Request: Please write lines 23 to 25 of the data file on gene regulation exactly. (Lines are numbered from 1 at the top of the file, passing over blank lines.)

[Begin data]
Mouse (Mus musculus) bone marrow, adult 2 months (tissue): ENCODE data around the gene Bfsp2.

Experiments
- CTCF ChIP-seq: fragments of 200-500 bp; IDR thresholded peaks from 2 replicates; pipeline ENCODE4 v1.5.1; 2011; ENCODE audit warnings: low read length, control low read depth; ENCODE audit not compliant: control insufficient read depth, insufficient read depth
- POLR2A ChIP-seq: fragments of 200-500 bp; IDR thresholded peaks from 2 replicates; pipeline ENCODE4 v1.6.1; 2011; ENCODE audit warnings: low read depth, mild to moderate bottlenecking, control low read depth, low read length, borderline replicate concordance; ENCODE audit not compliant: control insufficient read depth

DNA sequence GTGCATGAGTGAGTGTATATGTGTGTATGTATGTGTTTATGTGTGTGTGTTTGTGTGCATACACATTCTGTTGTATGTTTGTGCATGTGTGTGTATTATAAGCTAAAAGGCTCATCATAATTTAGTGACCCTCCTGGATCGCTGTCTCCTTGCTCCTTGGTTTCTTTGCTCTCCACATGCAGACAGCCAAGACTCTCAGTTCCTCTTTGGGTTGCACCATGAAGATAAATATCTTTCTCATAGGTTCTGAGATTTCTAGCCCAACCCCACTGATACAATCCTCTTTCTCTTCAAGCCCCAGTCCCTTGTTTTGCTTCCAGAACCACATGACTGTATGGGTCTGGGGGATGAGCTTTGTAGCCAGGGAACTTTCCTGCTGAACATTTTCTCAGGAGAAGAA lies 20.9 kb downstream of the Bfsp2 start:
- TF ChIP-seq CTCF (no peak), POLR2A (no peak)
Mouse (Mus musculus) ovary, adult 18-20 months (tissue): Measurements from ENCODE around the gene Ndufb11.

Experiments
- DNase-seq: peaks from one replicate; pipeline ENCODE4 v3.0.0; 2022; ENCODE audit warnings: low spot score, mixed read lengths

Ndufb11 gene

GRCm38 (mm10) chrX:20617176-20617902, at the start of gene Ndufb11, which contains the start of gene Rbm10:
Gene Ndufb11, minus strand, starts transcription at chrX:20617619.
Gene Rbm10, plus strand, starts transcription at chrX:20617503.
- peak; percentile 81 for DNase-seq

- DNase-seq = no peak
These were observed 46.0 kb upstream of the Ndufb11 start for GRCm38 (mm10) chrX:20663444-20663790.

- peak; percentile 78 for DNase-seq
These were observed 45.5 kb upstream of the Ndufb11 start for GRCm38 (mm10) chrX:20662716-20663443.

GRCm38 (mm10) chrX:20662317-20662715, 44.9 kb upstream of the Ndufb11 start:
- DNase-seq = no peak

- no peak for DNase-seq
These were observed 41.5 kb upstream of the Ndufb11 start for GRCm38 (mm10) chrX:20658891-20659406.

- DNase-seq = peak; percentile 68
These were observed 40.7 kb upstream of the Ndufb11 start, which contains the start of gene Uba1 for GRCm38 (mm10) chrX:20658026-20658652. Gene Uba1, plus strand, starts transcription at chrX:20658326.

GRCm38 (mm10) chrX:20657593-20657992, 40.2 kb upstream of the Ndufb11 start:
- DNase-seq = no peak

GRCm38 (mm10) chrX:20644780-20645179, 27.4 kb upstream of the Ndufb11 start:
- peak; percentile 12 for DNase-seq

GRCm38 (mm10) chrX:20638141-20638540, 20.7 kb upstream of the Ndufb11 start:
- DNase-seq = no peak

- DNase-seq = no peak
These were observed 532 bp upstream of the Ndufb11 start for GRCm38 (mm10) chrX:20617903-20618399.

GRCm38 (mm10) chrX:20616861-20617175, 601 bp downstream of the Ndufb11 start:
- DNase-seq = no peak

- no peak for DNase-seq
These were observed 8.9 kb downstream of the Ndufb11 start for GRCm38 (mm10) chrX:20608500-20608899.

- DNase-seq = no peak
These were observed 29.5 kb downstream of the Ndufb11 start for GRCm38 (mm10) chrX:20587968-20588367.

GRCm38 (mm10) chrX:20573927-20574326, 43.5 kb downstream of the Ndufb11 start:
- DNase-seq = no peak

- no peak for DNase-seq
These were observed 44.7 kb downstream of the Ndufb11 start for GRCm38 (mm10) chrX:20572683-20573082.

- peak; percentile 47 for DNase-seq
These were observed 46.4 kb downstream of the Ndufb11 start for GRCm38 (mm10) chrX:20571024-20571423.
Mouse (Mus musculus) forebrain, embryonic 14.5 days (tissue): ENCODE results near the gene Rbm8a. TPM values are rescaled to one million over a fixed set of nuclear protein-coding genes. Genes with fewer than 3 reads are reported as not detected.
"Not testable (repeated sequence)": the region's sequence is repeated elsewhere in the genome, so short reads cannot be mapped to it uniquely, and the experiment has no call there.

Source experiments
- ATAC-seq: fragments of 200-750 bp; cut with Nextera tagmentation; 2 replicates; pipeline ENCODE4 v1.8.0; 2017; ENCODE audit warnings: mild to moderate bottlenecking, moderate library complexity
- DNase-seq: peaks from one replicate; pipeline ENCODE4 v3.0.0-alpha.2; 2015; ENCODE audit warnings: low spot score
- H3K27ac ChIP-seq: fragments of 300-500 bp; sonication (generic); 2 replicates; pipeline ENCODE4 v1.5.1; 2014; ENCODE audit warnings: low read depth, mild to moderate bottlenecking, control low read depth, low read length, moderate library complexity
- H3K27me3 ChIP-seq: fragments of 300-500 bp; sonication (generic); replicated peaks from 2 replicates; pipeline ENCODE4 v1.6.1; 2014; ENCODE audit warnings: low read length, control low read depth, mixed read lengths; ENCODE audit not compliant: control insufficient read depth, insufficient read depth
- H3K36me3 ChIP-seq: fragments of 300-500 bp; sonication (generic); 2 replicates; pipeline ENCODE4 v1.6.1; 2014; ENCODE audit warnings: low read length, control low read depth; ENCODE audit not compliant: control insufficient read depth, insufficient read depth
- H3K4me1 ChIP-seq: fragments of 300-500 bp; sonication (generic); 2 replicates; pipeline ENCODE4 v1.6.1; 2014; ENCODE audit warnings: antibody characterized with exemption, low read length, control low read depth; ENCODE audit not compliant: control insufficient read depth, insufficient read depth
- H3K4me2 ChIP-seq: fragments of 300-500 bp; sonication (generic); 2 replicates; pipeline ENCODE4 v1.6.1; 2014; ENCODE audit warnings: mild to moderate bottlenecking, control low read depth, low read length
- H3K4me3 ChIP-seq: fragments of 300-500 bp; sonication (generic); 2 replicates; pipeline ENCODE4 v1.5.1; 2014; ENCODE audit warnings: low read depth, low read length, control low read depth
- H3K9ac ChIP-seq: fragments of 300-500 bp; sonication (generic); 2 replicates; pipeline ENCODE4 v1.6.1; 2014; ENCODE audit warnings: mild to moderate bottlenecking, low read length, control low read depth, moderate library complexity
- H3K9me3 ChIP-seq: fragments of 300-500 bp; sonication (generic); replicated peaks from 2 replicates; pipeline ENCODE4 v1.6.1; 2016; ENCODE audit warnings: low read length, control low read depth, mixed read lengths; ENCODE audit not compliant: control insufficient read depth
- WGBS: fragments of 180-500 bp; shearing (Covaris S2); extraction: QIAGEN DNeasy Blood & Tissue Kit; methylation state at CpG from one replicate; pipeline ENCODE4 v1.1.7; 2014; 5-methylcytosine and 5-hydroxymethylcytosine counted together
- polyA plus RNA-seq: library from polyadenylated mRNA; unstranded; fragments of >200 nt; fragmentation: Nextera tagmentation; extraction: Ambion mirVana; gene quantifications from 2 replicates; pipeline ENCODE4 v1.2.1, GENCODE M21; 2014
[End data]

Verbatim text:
- DNase-seq = peak; percentile 68
These were observed 40.7 kb upstream of the Ndufb11 start, which contains the start of gene Uba1 for GRCm38 (mm10) chrX:20658026-20658652. Gene Uba1, plus strand, starts transcription at chrX:20658326.

GRCm38 (mm10) chrX:20657593-20657992, 40.2 kb upstream of the Ndufb11 start: